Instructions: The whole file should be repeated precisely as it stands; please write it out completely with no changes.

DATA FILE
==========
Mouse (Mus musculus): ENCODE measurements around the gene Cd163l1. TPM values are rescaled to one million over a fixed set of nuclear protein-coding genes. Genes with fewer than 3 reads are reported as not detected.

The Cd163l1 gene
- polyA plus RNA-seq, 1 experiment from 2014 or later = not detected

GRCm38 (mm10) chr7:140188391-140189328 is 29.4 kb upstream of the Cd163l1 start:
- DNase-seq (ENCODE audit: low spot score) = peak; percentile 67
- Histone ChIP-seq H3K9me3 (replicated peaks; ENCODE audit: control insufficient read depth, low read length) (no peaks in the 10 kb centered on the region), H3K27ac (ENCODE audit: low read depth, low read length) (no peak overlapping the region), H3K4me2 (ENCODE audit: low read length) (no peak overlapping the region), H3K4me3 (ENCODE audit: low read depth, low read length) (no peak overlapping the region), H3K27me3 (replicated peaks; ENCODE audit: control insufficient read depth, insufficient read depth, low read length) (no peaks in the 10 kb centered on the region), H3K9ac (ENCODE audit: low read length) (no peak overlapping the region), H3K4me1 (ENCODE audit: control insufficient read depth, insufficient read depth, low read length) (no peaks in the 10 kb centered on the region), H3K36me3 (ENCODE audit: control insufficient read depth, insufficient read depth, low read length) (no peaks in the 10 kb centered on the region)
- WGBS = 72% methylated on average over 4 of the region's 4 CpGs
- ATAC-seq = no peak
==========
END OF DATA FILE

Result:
Mouse (Mus musculus): ENCODE measurements around the gene Cd163l1. TPM values are rescaled to one million over a fixed set of nuclear protein-coding genes. Genes with fewer than 3 reads are reported as not detected.

The Cd163l1 gene
- polyA plus RNA-seq, 1 experiment from 2014 or later = not detected

GRCm38 (mm10) chr7:140188391-140189328 is 29.4 kb upstream of the Cd163l1 start:
- DNase-seq (ENCODE audit: low spot score) = peak; percentile 67
- Histone ChIP-seq H3K9me3 (replicated peaks; ENCODE audit: control insufficient read depth, low read length) (no peaks in the 10 kb centered on the region), H3K27ac (ENCODE audit: low read depth, low read length) (no peak overlapping the region), H3K4me2 (ENCODE audit: low read length) (no peak overlapping the region), H3K4me3 (ENCODE audit: low read depth, low read length) (no peak overlapping the region), H3K27me3 (replicated peaks; ENCODE audit: control insufficient read depth, insufficient read depth, low read length) (no peaks in the 10 kb centered on the region), H3K9ac (ENCODE audit: low read length) (no peak overlapping the region), H3K4me1 (ENCODE audit: control insufficient read depth, insufficient read depth, low read length) (no peaks in the 10 kb centered on the region), H3K36me3 (ENCODE audit: control insufficient read depth, insufficient read depth, low read length) (no peaks in the 10 kb centered on the region)
- WGBS = 72% methylated on average over 4 of the region's 4 CpGs
- ATAC-seq = no peak